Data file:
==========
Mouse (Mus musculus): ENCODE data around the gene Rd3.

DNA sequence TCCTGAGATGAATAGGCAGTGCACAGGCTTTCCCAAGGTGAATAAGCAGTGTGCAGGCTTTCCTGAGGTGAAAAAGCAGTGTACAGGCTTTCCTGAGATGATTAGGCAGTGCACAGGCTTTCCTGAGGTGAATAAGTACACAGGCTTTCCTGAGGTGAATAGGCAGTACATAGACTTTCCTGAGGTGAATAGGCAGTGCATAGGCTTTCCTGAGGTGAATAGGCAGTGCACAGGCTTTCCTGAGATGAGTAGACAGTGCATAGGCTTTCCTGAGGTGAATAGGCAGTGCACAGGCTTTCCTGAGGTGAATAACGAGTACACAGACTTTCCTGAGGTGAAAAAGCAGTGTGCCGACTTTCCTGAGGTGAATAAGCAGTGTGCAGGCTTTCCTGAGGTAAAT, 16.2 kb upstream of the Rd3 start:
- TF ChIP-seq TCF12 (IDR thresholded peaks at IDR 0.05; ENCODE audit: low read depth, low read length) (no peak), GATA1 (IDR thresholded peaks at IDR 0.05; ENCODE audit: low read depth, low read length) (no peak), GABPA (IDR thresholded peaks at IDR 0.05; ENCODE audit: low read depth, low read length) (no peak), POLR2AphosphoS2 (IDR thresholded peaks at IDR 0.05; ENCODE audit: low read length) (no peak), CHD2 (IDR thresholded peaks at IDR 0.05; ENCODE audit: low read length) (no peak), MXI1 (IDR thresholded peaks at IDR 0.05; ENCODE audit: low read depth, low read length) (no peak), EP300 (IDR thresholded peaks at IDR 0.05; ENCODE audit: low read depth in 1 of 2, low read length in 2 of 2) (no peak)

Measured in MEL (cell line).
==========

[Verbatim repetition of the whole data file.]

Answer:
Mouse (Mus musculus): ENCODE data around the gene Rd3.

DNA sequence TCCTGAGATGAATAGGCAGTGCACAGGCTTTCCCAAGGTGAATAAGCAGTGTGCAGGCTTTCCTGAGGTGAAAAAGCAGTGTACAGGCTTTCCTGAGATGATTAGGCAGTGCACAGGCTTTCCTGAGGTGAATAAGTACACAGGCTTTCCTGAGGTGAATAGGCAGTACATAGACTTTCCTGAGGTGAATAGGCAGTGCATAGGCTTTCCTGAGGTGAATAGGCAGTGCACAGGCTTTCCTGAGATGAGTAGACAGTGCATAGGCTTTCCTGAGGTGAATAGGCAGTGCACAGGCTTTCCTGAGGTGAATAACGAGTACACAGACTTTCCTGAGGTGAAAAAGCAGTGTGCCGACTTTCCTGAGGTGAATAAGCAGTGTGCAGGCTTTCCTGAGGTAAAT, 16.2 kb upstream of the Rd3 start:
- TF ChIP-seq TCF12 (IDR thresholded peaks at IDR 0.05; ENCODE audit: low read depth, low read length) (no peak), GATA1 (IDR thresholded peaks at IDR 0.05; ENCODE audit: low read depth, low read length) (no peak), GABPA (IDR thresholded peaks at IDR 0.05; ENCODE audit: low read depth, low read length) (no peak), POLR2AphosphoS2 (IDR thresholded peaks at IDR 0.05; ENCODE audit: low read length) (no peak), CHD2 (IDR thresholded peaks at IDR 0.05; ENCODE audit: low read length) (no peak), MXI1 (IDR thresholded peaks at IDR 0.05; ENCODE audit: low read depth, low read length) (no peak), EP300 (IDR thresholded peaks at IDR 0.05; ENCODE audit: low read depth in 1 of 2, low read length in 2 of 2) (no peak)

Measured in MEL (cell line).